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Valves & Actuation

Electric Actuators

An electric actuator is basically a geared motor. The motor can be of various voltages and is the primary torque-generating component. To prevent heat damage from overwork or excessive current draw, electric actuator motors are usually equipped with a thermal overload sensor embedded in the motor windings. This sensor is wired in series with the power source and opens the circuit should the motor be overheated, then closes the circuit when the motor reaches a safe operating temperature.

An electric motor consists of an armature, and electrical winding, and a gear train. When power is supplied to the winding, a magnetic field is generated causing the armature to rotate. The armature will rotate as long as there is power to the windings; when the power is cut, the motor stops. Standard end of travel limit switches, which are necessary for an electric actuator, handle this task.

Electric actuators rely on a gear train coupled directly to the motor to enhance the motor torque and dictate the output speed of the actuator. The only way to change the output speed is to install a cycle length control module. This module allows an increase in cycle time only. If a decrease in cycle time is required, an alternate actuator with the desired cycle time and proper output torque must be used.

  • No air supply – in many remote locations it may be impractical to run an air supply line and maintain it.
  • Colder climate – compressed air systems are vulnerable to freezing and clogging of the air lines, or potentially damaging the equipment if located in a climate that frequently sees temperatures below freezing.
  • PLC/DCS Controlled Process – In the past, standard engineering practice called for pneumatically actuated valves even when the rest of the system was electronically controlled. This required a conversion from electric to pneumatic (I/P) that made systems more complicated to startup and maintain. With the increasing popularity of PLC/DCS systems, many processes and instrumentation engineers are now specifying fully electronic actuation packages.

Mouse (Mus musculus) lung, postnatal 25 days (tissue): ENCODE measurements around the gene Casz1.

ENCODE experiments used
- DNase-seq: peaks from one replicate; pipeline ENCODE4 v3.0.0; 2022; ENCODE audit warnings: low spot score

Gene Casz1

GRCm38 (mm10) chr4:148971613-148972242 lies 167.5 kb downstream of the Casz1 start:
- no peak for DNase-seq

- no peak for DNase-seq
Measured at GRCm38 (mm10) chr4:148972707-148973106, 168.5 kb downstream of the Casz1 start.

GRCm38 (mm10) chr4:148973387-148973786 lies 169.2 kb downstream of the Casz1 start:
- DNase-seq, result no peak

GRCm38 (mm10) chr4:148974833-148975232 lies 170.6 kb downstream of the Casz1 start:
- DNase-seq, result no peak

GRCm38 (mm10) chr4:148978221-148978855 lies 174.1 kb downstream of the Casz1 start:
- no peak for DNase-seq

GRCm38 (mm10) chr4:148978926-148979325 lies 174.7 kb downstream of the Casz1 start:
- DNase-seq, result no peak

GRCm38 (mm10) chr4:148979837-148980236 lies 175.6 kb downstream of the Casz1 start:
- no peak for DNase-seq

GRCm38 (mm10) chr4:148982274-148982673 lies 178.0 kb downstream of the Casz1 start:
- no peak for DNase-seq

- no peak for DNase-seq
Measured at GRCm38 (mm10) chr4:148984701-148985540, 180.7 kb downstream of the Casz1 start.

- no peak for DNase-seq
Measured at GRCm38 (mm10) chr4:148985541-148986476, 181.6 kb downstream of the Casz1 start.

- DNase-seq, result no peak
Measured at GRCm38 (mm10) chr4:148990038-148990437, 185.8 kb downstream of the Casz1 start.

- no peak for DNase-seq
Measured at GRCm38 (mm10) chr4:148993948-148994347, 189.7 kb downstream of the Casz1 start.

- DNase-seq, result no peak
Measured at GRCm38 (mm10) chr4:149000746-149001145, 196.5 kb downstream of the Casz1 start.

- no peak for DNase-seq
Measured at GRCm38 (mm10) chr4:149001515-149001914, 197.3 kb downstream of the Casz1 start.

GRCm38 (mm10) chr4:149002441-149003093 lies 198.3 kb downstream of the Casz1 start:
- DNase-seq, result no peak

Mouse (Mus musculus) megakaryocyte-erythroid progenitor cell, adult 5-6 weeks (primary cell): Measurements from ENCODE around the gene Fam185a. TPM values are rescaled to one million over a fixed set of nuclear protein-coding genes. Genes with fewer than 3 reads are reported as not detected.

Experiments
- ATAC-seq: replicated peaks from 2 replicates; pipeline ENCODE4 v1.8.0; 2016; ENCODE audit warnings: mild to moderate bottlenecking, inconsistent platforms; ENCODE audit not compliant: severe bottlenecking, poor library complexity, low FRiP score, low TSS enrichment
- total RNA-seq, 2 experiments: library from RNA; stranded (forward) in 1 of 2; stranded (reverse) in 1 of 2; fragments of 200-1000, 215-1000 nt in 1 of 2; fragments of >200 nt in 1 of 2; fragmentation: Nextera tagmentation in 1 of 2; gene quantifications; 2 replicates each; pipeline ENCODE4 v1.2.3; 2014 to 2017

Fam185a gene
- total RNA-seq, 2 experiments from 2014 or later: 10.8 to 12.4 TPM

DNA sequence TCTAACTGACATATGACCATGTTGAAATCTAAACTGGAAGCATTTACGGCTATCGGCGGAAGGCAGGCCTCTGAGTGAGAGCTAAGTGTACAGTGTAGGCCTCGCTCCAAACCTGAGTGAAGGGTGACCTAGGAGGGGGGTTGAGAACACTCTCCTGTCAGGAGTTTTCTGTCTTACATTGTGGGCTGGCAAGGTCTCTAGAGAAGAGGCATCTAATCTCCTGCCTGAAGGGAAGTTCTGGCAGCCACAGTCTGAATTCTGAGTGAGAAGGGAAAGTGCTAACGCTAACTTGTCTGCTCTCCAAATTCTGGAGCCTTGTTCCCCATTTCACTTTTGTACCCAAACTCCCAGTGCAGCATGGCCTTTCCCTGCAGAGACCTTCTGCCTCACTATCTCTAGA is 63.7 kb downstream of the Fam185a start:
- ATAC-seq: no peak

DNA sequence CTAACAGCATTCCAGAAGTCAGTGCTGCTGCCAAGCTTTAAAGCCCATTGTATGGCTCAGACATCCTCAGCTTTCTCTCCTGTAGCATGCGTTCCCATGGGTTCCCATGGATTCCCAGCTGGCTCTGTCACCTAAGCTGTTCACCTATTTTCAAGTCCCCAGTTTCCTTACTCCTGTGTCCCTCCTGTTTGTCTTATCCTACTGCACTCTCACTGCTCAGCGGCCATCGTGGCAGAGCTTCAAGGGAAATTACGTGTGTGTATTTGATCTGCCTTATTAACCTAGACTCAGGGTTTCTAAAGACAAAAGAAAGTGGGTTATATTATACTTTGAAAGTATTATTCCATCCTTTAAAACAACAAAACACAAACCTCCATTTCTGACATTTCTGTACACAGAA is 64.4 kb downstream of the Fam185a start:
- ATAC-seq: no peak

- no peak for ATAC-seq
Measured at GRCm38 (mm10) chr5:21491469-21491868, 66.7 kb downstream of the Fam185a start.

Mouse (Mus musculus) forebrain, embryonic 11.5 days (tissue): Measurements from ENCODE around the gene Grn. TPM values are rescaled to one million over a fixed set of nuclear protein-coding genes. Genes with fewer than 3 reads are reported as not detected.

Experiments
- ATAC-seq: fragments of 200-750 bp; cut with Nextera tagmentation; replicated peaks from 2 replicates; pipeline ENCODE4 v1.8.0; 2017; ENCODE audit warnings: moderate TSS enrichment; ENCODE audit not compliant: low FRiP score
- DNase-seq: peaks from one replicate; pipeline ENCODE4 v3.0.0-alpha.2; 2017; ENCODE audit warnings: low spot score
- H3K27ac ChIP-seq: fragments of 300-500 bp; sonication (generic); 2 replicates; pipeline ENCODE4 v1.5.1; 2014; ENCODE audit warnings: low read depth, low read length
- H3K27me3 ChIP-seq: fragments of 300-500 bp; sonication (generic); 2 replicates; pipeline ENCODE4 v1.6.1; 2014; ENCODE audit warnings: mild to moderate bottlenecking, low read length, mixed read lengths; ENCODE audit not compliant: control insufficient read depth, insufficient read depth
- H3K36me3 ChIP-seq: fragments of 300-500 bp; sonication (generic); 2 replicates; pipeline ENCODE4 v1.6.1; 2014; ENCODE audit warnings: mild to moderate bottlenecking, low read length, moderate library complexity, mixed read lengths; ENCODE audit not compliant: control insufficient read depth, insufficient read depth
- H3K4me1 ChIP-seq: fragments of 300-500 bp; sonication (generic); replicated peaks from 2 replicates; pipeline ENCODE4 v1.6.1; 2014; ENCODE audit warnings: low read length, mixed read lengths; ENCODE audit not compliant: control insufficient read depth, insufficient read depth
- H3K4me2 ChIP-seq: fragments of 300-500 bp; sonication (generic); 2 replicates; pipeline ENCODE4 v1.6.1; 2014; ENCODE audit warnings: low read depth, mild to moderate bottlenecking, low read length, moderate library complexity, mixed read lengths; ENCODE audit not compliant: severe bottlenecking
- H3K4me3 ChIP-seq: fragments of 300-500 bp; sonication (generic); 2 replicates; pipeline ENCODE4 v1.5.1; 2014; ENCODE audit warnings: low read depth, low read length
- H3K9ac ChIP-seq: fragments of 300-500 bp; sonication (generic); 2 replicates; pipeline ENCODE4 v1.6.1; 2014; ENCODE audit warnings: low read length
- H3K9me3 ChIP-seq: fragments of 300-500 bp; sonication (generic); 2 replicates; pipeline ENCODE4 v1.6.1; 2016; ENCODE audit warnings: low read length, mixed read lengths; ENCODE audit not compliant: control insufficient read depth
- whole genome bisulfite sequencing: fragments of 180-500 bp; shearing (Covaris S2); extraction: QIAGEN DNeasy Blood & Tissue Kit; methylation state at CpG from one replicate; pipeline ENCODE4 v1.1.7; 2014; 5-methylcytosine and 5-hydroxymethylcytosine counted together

• Installation savings – The cost to prepare a plant for pneumatically actuating a few valves (compressor, regulators, air lines, etc) far exceeds the cost of using electrically actuated valves
    *even though pneumatic actuators are used, electricity is still required to energize the solenoid valve coils that cycle the pneumatic actuators

All our electric actuator models feature 2-SPDT switches, output torque, conduit size, torque switches (if applicable), heater (if



Series 92 - Quarter Master Chief

Series 92 with UL


Remote locations, locations with no air supply, colder temperatures, larger valves


S92, A92, B92, C92


400-2000 in-lbs

Conduit Entry:

Two ½" NPT

Series 94-Quarter Master



Remote locations, locations with no air supply, colder temperatures, smaller valves, low cost applications


A94, B94


150-300 in/lbs

Conduit Entry:

Two (2) 1/2" NPT

Series 10



Locations with no air supply, colder temperatures, larger valves, limited submergence applications


1320-26,040 in/lbs

Limit Switches:

Four (4) single pole, double throw (4-SPDT) 10 amp rated

Torque Switches:

Two (2) single pole, double throw (4-SPDT) 10 Amp rated

Conduit Entry:

Two (2) 3/4" FNPT

Series 83



Locations with no air supply, smaller valves, OEM applications, low cost applications


A83 (1/2" - 2" valves)


120 in/lbs

Conduit Entry:

Two (2) 3.4" NPT

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